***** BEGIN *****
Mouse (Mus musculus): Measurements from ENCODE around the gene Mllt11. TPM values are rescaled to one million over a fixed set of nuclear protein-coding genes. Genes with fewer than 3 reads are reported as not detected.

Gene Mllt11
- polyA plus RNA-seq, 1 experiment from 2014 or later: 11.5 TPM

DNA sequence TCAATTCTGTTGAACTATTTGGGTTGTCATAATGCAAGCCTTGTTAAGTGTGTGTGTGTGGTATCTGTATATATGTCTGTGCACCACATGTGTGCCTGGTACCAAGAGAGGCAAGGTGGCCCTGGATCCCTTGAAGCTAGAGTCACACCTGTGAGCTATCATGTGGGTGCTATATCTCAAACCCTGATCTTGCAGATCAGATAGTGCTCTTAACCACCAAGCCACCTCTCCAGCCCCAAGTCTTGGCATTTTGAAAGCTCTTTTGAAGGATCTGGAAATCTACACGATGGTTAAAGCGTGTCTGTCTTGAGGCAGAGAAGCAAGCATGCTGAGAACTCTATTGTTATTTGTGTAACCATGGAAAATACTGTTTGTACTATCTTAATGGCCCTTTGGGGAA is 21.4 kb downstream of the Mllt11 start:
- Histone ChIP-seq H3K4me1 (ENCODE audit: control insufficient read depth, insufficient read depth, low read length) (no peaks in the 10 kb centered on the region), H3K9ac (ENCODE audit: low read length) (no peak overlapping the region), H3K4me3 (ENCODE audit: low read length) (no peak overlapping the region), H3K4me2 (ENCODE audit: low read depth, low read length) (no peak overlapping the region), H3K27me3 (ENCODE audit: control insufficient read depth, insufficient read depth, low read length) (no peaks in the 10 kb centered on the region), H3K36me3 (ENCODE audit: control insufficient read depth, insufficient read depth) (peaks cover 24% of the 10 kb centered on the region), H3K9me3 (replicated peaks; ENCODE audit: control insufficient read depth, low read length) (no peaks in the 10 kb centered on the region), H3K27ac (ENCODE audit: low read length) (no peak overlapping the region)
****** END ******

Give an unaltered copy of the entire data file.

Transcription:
Mouse (Mus musculus): Measurements from ENCODE around the gene Mllt11. TPM values are rescaled to one million over a fixed set of nuclear protein-coding genes. Genes with fewer than 3 reads are reported as not detected.

Gene Mllt11
- polyA plus RNA-seq, 1 experiment from 2014 or later: 11.5 TPM

DNA sequence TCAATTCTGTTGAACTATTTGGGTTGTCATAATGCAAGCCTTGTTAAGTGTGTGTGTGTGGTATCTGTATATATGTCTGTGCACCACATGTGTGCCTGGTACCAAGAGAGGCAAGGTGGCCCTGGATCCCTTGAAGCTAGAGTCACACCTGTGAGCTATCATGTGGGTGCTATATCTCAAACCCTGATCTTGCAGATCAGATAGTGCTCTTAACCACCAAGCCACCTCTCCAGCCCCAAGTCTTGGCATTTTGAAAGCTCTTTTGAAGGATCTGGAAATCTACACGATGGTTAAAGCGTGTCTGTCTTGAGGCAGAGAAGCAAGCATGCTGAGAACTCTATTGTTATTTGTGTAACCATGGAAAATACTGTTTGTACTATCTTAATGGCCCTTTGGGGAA is 21.4 kb downstream of the Mllt11 start:
- Histone ChIP-seq H3K4me1 (ENCODE audit: control insufficient read depth, insufficient read depth, low read length) (no peaks in the 10 kb centered on the region), H3K9ac (ENCODE audit: low read length) (no peak overlapping the region), H3K4me3 (ENCODE audit: low read length) (no peak overlapping the region), H3K4me2 (ENCODE audit: low read depth, low read length) (no peak overlapping the region), H3K27me3 (ENCODE audit: control insufficient read depth, insufficient read depth, low read length) (no peaks in the 10 kb centered on the region), H3K36me3 (ENCODE audit: control insufficient read depth, insufficient read depth) (peaks cover 24% of the 10 kb centered on the region), H3K9me3 (replicated peaks; ENCODE audit: control insufficient read depth, low read length) (no peaks in the 10 kb centered on the region), H3K27ac (ENCODE audit: low read length) (no peak overlapping the region)